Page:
## Computing modular square roots in Python

March 7th, 2009 at 11:59 amConsider the congruence of the form:

$$!x^2 \equiv n \pmod p$$

`n` is a *quadradic residue (mod n)*. What is `x`? In normal arithmetic, this is equivalent to finding the square root of a number. In modular arithmetic, `x` is the *modular square root* of `n` modulo `p`.

Now, in the general case, this is a very difficult problem to solve. In fact, it’s equivalent to integer factorization, because no efficient algorithm is known to find the modular square root modulo a composite number, and if the modulo is composite it has to be factored first.

But when `p` is prime, an efficient polynomial algorithm exists for computing `x`. This is the Tonelli-Shanks algorithm.

Computing modular square roots is probably not one of those things you do daily, but I ran into it while solving a Project Euler problem. So I’m posting the Python implementation of the Tonelli-Shanks algorithm here. It is based on the explanation in the paper *"Square roots from 1; 24, 51, 10 to Dan Shanks"* by Ezra Brown, as I found the Wikipedia algorithm hard to follow.

The code is tested, and as far as I can tell works correctly and efficiently:

```
def modular_sqrt(a, p):
""" Find a quadratic residue (mod p) of 'a'. p
must be an odd prime.
Solve the congruence of the form:
x^2 = a (mod p)
And returns x. Note that p - x is also a root.
0 is returned is no square root exists for
these a and p.
The Tonelli-Shanks algorithm is used (except
for some simple cases in which the solution
is known from an identity). This algorithm
runs in polynomial time (unless the
generalized Riemann hypothesis is false).
"""
# Simple cases
#
if legendre_symbol(a, p) != 1:
return 0
elif a == 0:
return 0
elif p == 2:
return p
elif p % 4 == 3:
return pow(a, (p + 1) / 4, p)
# Partition p-1 to s * 2^e for an odd s (i.e.
# reduce all the powers of 2 from p-1)
#
s = p - 1
e = 0
while s % 2 == 0:
s /= 2
e += 1
# Find some 'n' with a legendre symbol n|p = -1.
# Shouldn't take long.
#
n = 2
while legendre_symbol(n, p) != -1:
n += 1
# Here be dragons!
# Read the paper "Square roots from 1; 24, 51,
# 10 to Dan Shanks" by Ezra Brown for more
# information
#
# x is a guess of the square root that gets better
# with each iteration.
# b is the "fudge factor" - by how much we're off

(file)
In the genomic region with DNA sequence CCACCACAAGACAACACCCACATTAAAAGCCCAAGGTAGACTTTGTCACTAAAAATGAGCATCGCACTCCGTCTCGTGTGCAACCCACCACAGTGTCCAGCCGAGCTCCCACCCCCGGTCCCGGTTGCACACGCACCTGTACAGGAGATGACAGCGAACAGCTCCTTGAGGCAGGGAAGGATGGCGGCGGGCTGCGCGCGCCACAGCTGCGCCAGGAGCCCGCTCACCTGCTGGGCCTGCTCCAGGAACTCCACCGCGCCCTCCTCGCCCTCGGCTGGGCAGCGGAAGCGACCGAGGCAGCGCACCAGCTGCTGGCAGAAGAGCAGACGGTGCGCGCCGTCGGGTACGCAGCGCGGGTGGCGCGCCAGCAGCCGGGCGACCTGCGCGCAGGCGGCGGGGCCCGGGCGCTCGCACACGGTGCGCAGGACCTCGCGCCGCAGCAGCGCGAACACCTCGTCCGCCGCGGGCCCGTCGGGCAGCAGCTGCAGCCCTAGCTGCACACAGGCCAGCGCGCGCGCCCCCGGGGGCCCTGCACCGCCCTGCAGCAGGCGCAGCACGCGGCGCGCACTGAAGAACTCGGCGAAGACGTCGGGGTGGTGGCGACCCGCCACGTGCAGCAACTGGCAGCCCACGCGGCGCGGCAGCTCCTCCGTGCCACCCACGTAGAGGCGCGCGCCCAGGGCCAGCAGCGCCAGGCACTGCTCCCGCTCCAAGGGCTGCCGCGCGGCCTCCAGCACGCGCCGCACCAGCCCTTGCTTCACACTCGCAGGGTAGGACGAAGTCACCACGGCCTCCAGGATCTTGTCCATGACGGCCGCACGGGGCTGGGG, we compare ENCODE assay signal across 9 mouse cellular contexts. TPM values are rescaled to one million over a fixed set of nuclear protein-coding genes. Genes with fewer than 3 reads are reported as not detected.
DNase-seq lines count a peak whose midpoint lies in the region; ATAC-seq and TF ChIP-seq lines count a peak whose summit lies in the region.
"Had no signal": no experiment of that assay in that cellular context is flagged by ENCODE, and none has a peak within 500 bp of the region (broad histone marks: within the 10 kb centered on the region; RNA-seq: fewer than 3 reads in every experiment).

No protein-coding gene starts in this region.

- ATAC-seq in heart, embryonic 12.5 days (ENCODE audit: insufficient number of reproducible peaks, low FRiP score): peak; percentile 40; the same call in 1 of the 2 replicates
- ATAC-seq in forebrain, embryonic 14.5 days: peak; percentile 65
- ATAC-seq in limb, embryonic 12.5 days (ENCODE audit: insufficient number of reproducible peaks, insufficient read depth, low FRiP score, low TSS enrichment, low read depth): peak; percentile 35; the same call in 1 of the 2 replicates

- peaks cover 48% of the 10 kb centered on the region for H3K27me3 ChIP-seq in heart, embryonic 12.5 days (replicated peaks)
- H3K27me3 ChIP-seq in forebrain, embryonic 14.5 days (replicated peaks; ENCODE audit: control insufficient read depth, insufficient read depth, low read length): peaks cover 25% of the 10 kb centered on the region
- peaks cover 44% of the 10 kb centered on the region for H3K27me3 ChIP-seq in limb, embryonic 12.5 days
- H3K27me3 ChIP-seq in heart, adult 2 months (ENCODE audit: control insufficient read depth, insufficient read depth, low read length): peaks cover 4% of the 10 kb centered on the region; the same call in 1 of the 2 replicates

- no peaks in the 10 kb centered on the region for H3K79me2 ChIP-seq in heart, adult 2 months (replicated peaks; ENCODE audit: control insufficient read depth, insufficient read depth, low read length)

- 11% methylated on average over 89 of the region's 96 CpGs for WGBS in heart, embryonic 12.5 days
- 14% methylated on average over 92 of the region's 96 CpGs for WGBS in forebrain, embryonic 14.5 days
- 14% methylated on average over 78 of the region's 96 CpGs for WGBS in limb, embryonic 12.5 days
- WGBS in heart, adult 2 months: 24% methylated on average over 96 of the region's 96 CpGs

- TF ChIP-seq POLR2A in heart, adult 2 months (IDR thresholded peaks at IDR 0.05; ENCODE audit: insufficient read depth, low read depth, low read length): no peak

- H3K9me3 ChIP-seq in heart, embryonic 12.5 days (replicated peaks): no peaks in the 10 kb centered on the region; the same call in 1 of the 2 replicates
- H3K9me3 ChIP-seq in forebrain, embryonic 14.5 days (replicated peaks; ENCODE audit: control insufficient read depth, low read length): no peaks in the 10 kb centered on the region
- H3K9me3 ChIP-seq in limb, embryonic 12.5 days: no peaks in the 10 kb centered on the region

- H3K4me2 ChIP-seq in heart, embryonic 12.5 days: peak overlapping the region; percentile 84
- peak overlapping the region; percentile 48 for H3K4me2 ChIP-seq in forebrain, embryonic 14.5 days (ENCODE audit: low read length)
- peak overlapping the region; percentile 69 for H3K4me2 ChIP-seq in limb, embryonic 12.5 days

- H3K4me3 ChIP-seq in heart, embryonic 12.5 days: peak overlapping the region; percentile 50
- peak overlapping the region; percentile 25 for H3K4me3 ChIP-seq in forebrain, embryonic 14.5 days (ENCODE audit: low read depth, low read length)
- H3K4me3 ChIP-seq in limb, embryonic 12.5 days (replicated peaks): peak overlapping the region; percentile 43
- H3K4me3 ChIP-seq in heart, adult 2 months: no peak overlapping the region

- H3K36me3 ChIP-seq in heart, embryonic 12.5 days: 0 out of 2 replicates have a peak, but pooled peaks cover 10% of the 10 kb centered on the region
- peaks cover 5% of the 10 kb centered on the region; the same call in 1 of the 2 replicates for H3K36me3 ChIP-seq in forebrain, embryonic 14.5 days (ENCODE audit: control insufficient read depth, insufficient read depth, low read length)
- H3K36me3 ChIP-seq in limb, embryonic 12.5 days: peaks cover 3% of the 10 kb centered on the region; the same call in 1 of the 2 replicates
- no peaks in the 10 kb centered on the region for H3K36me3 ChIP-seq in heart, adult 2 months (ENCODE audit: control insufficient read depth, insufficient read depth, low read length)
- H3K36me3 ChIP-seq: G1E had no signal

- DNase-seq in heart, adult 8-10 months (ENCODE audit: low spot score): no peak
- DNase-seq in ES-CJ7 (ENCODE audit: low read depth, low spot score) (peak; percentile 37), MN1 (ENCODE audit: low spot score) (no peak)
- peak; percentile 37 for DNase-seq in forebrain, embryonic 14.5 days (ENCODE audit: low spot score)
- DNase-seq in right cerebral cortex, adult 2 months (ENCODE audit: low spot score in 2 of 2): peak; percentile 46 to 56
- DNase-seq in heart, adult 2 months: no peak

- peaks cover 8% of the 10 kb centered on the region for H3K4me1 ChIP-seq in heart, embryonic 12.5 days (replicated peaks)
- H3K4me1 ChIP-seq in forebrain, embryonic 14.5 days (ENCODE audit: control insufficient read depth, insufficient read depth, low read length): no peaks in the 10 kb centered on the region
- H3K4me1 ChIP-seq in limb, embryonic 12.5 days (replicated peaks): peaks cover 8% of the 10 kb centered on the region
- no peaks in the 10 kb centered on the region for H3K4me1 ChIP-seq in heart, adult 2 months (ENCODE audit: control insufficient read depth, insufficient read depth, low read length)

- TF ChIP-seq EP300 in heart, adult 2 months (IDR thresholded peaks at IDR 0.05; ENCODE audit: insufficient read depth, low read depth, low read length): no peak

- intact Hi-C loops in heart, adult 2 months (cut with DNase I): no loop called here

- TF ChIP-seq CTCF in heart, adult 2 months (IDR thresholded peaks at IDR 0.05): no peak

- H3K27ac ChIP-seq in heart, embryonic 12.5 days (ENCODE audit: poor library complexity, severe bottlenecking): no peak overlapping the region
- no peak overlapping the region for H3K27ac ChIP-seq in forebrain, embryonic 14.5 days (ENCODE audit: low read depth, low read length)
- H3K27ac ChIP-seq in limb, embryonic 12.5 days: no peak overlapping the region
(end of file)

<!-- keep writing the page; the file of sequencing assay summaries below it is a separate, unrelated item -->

# with the guess. The invariant x^2 = ab (mod p)
# is maintained throughout the loop.
# g is used for successive powers of n to update
# both a and b
# r is the exponent - decreases with each update
#
x = pow(a, (s + 1) / 2, p)
b = pow(a, s, p)
g = pow(n, s, p)
r = e
while True:
t = b
m = 0
for m in xrange(r):
if t == 1:
break
t = pow(t, 2, p)
if m == 0:
return x
gs = pow(g, 2 ** (r - m - 1), p)
g = (gs * gs) % p
x = (x * gs) % p
b = (b * g) % p
r = m
def legendre_symbol(a, p):
""" Compute the Legendre symbol a|p using
Euler's criterion. p is a prime, a is
relatively prime to p (if p divides
a, then a|p = 0)
Returns 1 if a has a square root modulo
p, -1 otherwise.
"""
ls = pow(a, (p - 1) / 2, p)
return -1 if ls == p - 1 else ls
```

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March 29th, 2009 at 20:50

The lines

`elif p == 2:`

return n

look wrong to me – ‘n’ has not been defined.

Also, are all the divisions integer divisions (that is, do they all produce integer results, and could you use the ‘//’ operator) ?

April 13th, 2010 at 12:42

Thank you!

June 2nd, 2011 at 01:49

You probably want to call it “Tonelli-Shanks.” You refer to it as Snanks-Tonelli, and Shaks-Tonelli.

June 3rd, 2011 at 05:25

bob,Fixed, thanks.

July 19th, 2011 at 21:36

I’ve read this algorithm is easy to modify for cube roots, I don’t suppose you know how…?

July 20th, 2011 at 05:36

Seth, I don’tSeptember 19th, 2011 at 15:22

Steve’s bug still remains, minor as it is. replace

with

September 19th, 2011 at 17:18

Steve & GregS,Yep, this is a typo. Fixed to

`return p`

. Thanks!Steve – yes, these are integer divisions. Sorry I missed your comment until now, it somehow slipped under the (usually reliable) radar

October 9th, 2011 at 17:47

wow !!!! … really thanks !!! you’re a genius, your algorithm implementation helped me a lot for my homework of Computational Arithmetic in the master degree … . Regards

November 8th, 2011 at 12:00

Thank you for this program, it is not only interesting, but also helped me quite a bit.

Have a nice day!

November 2nd, 2012 at 06:51

The case for p=2 is wrong again, it should be

`elif p == 2:`

return a

February 12th, 2014 at 18:41

I was wondering about the code for p==2 because to return p would return a number that is not mod p.

Also, would it be better to check if a==0 before calculating the legendre_symbol(a,p)? this function will always return 0 for values of a==0 so that code will never be reached.

February 12th, 2014 at 18:47

perhaps on the case p==2 it should be a % p ?

0**2 mod 2 = 0

1**2 mod 2 = 1

2**2 mod 2 = 0

3**2 mod 2 = 1

…

and so on.